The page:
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How to Remove Stains on Teeth: Cleaning vs. Whitening

Photo: holding up charcoal toothpaste and black brush

If your “pearly whites” are looking less pearly and white than you’d like, you’re not alone. Although it may just be a cosmetic issue (and not a symptom to underlying oral health problems), tooth discoloration is often on people’s minds (including ours).

But it’s time to look on the bright side! Because by understanding the root causes of staining – and the range of solutions available – you’ll be in great shape to choose the stain removal option that best fits your specific situation. Let’s lighten up, shall we?

Extrinsic Teeth Stains

Tooth discoloration falls into two basic categories. First, we have extrinsic stains – these bad boys are located on the exterior of your teeth and can show up for a range of reasons. Consuming certain foods (coffee, black tea, red wine, dark-colored berries, certain sauces and curries, etc.), using tobacco, taking certain medications, and practicing poor oral hygiene are all common culprits for producing extrinsic stains. While extrinsic stains are bad news for the megawattage of your smile, the good news is that they can be gently and effectively removed. How, you ask?

Cleaning Away Extrinsic Teeth Stains

Since extrinsic stains are physically present on the outsides of your teeth, it’s possible to scrub them away in a manner not so different from how you might clean a nice piece of dishware: make use of a mild abrasive, then hit the rinse cycle. Essentially, to remove extrinsic stains all you need is a whitening toothpaste (that contains an abrasive like silica, calcium carbonate, and/or charcoal), a soft bristled toothbrush, and a positive attitude. The abrasive quality of whitening toothpastes allows them to clean and polish the surfaces of teeth, washing away any cling-on stains you might be dealing with. Once the stains are polished off, the natural color of your teeth can shine through!

Intrinsic Stains

The second type of stain is called – you guessed it – an intrinsic stain. Intrinsic stains are accumulated within the tooth itself. The roots of intrinsic staining are mostly out of your control – things like genetics and age play a significant role in determining the internal color of your teeth. Some people have teeth that naturally look whiter, some have teeth that are naturally more yellow in color. But in either case, changing their shade requires a chemical form of whitening that goes below the surface of the tooth.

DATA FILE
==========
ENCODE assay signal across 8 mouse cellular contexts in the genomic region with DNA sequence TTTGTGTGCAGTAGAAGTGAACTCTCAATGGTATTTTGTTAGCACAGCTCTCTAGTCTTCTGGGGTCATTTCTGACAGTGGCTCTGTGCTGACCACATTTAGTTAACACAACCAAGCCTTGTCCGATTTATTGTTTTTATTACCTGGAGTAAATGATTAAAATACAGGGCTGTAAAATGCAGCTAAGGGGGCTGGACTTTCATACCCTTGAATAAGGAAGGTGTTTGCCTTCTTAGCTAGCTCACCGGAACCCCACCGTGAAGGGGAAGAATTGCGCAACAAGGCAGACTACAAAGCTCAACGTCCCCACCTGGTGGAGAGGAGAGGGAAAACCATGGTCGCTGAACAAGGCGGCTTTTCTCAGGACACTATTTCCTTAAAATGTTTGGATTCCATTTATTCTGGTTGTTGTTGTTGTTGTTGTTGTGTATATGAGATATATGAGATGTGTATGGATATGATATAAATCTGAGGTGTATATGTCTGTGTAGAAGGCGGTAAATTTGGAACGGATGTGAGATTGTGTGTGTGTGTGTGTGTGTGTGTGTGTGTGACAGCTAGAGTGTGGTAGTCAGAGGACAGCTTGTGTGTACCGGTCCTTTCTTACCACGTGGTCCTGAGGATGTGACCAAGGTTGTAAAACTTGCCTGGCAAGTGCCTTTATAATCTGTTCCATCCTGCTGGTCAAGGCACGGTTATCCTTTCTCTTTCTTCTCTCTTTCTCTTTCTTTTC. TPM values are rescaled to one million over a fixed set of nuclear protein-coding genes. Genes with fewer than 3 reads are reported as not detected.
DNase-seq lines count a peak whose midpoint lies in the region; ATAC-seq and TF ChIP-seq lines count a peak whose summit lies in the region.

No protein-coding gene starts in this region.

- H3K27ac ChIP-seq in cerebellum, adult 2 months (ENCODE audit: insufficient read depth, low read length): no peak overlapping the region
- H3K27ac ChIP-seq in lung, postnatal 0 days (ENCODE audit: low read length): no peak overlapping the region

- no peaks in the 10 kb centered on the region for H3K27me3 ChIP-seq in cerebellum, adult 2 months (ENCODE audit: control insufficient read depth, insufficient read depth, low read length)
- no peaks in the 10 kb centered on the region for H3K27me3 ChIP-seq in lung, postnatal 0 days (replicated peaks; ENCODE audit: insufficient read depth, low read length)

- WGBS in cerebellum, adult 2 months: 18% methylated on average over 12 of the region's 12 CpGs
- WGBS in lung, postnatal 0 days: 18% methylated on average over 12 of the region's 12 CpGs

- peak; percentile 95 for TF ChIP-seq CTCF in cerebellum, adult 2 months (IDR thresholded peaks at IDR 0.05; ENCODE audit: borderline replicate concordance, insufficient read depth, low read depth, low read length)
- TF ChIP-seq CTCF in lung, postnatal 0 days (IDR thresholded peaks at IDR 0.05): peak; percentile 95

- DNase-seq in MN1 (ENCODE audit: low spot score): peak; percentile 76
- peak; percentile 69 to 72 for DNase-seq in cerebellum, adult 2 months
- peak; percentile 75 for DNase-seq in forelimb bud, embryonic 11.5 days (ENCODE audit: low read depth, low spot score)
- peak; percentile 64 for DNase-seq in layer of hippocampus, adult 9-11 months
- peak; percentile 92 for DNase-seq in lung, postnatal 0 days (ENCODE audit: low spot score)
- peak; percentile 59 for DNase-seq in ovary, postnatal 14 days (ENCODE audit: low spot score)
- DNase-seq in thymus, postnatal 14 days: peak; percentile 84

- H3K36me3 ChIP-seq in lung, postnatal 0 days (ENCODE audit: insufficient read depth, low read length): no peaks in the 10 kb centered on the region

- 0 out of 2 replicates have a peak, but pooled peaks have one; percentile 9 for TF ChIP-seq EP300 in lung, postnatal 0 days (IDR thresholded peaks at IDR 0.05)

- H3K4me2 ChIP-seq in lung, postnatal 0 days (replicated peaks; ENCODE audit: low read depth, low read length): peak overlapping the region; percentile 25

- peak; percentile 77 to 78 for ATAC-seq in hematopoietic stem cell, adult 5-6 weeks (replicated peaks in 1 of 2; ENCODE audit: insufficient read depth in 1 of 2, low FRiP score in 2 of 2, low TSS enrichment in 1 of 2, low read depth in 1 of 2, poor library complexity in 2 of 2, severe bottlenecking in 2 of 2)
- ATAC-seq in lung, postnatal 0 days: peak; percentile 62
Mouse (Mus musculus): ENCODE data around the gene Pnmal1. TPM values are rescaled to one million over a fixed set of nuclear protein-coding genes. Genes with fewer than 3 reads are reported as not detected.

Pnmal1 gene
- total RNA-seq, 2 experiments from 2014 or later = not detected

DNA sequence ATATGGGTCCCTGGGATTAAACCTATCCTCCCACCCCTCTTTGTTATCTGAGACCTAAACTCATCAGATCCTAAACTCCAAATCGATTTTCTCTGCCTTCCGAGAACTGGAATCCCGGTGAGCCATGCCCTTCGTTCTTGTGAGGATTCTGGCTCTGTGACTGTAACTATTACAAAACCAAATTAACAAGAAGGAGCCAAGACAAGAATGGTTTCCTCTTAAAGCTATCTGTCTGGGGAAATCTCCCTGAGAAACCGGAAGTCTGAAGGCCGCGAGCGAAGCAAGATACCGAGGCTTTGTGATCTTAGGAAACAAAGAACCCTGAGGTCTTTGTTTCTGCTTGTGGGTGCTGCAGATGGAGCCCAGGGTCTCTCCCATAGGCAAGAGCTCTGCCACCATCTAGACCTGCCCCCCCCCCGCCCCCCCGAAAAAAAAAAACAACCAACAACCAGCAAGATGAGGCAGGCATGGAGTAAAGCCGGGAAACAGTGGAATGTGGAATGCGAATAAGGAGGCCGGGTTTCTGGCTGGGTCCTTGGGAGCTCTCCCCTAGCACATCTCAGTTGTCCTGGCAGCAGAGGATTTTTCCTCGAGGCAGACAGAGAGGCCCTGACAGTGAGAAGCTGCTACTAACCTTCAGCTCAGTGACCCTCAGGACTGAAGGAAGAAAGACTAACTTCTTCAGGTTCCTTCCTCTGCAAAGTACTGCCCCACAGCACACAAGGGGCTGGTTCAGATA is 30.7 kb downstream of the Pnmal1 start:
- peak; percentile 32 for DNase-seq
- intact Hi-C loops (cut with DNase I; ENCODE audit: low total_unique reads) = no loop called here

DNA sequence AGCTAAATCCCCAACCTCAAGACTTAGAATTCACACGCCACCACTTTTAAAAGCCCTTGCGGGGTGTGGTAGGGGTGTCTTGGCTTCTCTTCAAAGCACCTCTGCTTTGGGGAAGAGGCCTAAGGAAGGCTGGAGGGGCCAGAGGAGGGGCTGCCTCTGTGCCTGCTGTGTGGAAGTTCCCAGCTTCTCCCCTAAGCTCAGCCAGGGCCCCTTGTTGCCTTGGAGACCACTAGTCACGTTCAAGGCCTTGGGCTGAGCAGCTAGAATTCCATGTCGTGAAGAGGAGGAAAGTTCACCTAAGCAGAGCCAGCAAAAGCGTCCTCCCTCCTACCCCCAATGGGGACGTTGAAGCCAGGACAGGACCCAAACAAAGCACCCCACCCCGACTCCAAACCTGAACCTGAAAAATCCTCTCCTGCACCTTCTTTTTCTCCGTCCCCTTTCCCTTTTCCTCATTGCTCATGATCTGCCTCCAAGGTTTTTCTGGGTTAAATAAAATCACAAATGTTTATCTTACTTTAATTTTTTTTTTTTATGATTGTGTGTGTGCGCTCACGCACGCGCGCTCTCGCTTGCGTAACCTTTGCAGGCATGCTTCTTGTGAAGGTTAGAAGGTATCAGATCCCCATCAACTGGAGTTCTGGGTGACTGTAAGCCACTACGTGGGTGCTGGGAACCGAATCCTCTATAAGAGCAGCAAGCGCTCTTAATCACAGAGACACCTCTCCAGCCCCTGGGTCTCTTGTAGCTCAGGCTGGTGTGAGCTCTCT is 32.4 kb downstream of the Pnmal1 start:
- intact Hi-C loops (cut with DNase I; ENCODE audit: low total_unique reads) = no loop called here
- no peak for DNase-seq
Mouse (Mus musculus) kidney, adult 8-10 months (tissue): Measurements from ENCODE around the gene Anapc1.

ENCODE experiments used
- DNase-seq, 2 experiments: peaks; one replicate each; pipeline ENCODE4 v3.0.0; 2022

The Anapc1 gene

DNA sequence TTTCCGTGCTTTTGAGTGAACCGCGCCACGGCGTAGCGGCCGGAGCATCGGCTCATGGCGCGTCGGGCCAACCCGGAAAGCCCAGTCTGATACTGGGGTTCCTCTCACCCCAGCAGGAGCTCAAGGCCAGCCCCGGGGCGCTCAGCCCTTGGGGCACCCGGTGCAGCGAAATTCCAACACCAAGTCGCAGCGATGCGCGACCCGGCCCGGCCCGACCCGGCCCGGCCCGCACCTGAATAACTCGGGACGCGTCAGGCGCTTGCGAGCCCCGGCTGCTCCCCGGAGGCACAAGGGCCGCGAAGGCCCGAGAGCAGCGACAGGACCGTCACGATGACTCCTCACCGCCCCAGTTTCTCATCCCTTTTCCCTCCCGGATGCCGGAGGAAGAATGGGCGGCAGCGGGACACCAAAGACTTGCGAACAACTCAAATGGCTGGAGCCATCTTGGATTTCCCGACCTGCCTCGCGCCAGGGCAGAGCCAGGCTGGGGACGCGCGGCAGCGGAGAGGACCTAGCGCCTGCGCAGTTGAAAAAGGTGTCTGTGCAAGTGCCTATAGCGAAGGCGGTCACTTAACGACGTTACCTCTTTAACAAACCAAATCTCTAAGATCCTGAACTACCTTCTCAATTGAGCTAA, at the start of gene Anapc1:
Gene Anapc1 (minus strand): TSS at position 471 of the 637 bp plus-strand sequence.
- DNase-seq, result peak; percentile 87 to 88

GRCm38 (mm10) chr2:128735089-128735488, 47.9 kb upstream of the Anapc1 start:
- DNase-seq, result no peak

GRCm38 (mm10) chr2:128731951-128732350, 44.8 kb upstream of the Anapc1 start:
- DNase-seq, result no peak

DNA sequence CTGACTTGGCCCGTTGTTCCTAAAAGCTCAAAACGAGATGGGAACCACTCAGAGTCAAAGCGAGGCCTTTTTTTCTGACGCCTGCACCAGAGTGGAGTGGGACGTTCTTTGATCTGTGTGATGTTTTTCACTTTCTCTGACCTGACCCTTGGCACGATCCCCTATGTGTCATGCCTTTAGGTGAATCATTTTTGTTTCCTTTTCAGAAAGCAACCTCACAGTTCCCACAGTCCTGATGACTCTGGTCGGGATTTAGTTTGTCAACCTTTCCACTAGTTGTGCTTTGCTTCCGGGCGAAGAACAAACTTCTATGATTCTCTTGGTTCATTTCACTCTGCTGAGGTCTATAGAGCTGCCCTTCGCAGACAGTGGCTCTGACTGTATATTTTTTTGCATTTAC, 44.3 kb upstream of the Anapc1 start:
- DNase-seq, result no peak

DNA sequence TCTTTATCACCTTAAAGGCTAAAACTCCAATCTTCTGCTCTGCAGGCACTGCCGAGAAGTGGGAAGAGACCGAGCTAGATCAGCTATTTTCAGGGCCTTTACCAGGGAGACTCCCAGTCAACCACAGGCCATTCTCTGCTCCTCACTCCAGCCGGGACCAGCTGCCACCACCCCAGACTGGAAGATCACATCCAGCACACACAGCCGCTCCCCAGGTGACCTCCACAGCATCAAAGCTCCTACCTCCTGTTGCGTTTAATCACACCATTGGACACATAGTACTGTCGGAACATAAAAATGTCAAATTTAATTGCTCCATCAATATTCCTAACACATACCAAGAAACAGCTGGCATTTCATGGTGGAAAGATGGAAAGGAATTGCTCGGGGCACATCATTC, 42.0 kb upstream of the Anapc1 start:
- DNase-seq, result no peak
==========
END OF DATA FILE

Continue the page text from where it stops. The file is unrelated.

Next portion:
Bleaching Away Intrinsic Stains

Most intrinsic stain removal products use a chemical called peroxide. If you’ve ever seen the inside of a medicine cabinet, you’re probs already familiar with peroxide – but essentially, it’s a bleaching agent. As a tooth whitener, it’s found in low concentrations in some toothpastes and in higher concentrations in most whitening strips and gels. Peroxide whiteners can be effective for removing intrinsic stains and are generally considered safe to use. But they may cause gum irritation, tooth sensitivity or harm to your enamel if used too frequently.

Hello Whitening Products

Our name is hello, and naturally friendly™ is our M.O. That’s why we’ve decided to leave bleaching agents out of our whitening pastes and instead opt for gentler, polishing substances like silica and charcoal to address extrinsic stains. While our toothpastes don’t contain peroxide, they do pack a powerful whitening punch and come in a variety of flavors guaranteed to make your brushing ritual a frothy, satisfying experience.

Seriously – we’ve assembled an all-star cast of characters that would make the Marvel people jealous. We’re talking hemp-infused whitening pastes that also moisturizes like nobody’s business – so that your smile is bright and happy. Charcoal toothpaste that’s dark as a moonless midnight and brimming with irresistible hemp seed oil lusciousness.

So – the next time you look in the mirror and decide it’s time to brighten up your smile a few shades:

  1. Take lifestyle into consideration when determining whether your stains are more likely extrinsic or intrinsic in nature.
  2. Consider the general sensitivity level of your teeth (hey, we’re delicate creatures).
  3. Choose a whitening product that best fits your needs.
Oral Health
Lawrence Fung

about the author

Lawrence Fung is a dentist, entrepreneur, and one of our expert contributors here on the hello blog. After earning his DDS at the University of Southern California’s School of Dentistry, Lawrence served as a General Dentist in the US Navy for four years. Since then, he’s mixed his dental credentials with his love for startups by founding SiliconBeach.Dental, a new breed of dental clinic in LA that leverages tech to make high-quality care more accessible and friendlier than ever before. When he’s not challenging the dental status quo, Lawrence reps his beloved Trojans, crushes hotdog-eating contests, and loves yodeling.

Learn more about our editorial policy here.

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